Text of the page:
This probably isn’t news to many of you but for some time now PLoS ONE has been posting referees’ reports alongside the papers it publishes. Not all reports are posted and reports are often not presented in their entirety. Also some of them have the referees’ name attached and some don’t. This could be a little confusing so I thought it was time I explained what precisely we were doing and why.
It might seem obvious why we are posting referees’ reports given that PLoS ONE is trying to foster openness and discussion in the assessment of papers however the situation isn’t completely simple. Referees reports have a very specific function in helping an editor decide whether to publish a paper and advising authors how their paper should be revised. That means that much of a referees’ report is only intelligible in the context of the version of the paper that they were reviewing. PLoS ONE does not make that original submissions public. All the same we feel that the comments made about the work in general might be very helpful to readers.
From the very start of PLoS ONE we have been telling referees when papers they have helped to assess are being published so that they can come and comment on papers directly. However this hasn’t proved as successful as we had hoped and several referees have asked why we were wanted them to comment again when they had already told us what they thought of the paper.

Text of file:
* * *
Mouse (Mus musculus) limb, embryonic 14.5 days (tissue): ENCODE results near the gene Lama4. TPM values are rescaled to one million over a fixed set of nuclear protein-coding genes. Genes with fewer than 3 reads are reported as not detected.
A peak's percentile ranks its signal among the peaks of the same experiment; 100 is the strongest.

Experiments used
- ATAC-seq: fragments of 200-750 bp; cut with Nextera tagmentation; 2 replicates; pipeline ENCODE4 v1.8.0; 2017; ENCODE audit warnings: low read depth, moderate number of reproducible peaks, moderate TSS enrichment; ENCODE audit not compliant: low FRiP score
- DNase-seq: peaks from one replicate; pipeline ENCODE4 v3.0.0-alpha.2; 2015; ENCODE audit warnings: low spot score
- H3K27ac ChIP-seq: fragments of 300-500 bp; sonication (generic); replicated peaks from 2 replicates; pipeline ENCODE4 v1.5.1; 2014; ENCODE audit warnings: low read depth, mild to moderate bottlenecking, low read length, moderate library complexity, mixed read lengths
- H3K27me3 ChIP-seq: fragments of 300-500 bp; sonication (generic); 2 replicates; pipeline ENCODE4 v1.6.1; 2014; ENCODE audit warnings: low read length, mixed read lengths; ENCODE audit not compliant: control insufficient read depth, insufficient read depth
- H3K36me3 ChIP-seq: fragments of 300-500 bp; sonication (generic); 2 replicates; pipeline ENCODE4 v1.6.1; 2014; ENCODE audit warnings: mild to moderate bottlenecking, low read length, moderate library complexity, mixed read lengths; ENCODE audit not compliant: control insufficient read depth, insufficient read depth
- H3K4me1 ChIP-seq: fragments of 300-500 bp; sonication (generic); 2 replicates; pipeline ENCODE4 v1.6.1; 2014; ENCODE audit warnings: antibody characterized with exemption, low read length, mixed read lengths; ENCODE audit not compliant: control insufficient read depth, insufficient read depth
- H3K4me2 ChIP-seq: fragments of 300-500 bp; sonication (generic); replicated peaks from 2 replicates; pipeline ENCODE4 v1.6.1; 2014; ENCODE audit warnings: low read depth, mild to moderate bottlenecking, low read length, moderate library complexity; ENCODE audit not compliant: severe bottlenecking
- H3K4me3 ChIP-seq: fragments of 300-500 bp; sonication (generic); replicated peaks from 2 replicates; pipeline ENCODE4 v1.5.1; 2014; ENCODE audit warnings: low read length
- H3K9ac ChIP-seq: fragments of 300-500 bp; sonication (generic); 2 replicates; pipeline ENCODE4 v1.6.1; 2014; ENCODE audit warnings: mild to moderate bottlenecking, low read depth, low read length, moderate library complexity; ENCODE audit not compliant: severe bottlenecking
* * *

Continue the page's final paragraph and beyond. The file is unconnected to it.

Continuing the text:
So now as well as encouraging referees to come to the site and comment we also ask their permission to post the more general comments from their reviews. We hope that they will allow us to post their reviews with their name but as we allow anonymous pre-publication review we are content for them to maintain that anonymity if they so wish (for a referee’s view of the process see Heather Piwowar’s blog entry and the letter we sent her).
So there you have it. All referees are asked for permission to post their reviews and if permission is granted the reviews are posted whether supportive or not. What is removed is only the very specific comments (like typos and such) which have been made completely obsolete in revising the manuscript for publication.
We hope that this will help readers to understand our editorial processes a little better; but chiefly we hope you find these reviews interesting and informative.
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